The End of Hepatitis B Transmission Begins at Birth
Posted Aug 26 2013 9:00am
By Deborah Wexler, MD, Founder and Executive Director, Immunization Action Coalition
Editor’s note: August is National Immunization Awareness Month.
Dr. Deborah Wexler
According to the Centers for Disease Control and Prevention ( CDC ), the rate of acute hepatitis B virus infection in the U.S. has declined by more than 80 percent since 1990, when routine hepatitis B vaccination of babies was implemented. While this is certainly good news, there are still about a million people in the U.S. today who suffer from chronic hepatitis B virus infection.
It is also important to know that the likelihood of acute hepatitis B infection becoming chronic is higher the younger a person is when infected. Approximately 90 percent of infants who are infected will develop chronic infection; worldwide, most people with chronic hepatitis B were infected at birth or during early childhood .
This is just another reason why preventing hepatitis B virus transmission at birth is so critical, and why the Immunization Action Coalition (IAC) launched a major campaign in July— Give Birth to the End of Hep B —that urges the nation’s birthing institutions to adopt or strengthen their hepatitis B vaccine birth dose policies. A policy that ensures all newborns receive a dose of hepatitis B vaccine after birth provides a “safety net” to protect all newborns against potentially tragic outcomes and save lives.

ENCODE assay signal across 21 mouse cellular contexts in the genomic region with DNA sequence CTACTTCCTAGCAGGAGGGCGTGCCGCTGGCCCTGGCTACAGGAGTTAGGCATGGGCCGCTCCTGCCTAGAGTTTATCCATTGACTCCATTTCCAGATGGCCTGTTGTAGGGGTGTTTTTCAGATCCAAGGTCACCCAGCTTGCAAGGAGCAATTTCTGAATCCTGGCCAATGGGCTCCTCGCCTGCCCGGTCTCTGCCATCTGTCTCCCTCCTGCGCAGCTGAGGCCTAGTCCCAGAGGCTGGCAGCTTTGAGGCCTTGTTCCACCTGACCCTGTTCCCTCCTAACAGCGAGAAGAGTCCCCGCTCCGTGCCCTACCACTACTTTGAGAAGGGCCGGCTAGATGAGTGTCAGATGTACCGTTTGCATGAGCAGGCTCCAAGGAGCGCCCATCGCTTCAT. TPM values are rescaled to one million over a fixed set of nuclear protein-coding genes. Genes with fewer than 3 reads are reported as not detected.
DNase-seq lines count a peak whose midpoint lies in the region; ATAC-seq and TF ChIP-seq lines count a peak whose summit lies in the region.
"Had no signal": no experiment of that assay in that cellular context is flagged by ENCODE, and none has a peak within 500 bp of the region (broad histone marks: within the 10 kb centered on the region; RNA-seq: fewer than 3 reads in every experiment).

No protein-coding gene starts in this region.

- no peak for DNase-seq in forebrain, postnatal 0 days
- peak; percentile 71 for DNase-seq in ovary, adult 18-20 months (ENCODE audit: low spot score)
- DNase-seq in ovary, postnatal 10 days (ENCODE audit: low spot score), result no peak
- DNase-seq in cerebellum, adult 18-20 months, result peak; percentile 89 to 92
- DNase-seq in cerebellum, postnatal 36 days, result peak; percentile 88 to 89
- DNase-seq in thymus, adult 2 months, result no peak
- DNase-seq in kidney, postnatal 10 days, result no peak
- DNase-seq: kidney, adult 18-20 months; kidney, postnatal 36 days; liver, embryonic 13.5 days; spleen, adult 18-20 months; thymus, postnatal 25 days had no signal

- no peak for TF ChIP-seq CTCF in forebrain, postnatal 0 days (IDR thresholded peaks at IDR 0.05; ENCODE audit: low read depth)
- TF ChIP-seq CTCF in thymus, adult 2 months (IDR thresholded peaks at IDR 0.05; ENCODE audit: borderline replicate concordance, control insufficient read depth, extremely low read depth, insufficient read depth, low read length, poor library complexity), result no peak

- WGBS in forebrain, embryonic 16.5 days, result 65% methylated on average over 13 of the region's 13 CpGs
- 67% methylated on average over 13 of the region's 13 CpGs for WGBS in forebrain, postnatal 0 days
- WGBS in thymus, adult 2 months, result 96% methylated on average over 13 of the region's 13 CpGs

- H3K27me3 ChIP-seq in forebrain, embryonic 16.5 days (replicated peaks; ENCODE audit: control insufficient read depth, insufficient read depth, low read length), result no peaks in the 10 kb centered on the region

Yet despite expert consensus on the importance of a hepatitis B vaccine birth dose, nearly one in three U.S. newborns leaves the hospital unprotected. As a result, approximately 800 U.S. newborns become chronically infected each year because of perinatal exposure.
The centerpiece of the campaign is a free, comprehensive guidebook that contains a wide range of resources to help birthing institutions establish, implement, and optimize their hepatitis B birth dose policies. This IAC publication, “ Hepatitis B: What Hospitals Need to Do to Protect Newborns ,” is endorsed by the American Academy of Family Physicians, the American Academy of Pediatrics, the American College of Obstetricians and Gynecologists, and the Centers for Disease Control and Prevention.
The guidebook explains that universal hepatitis B vaccination is needed at birth because it: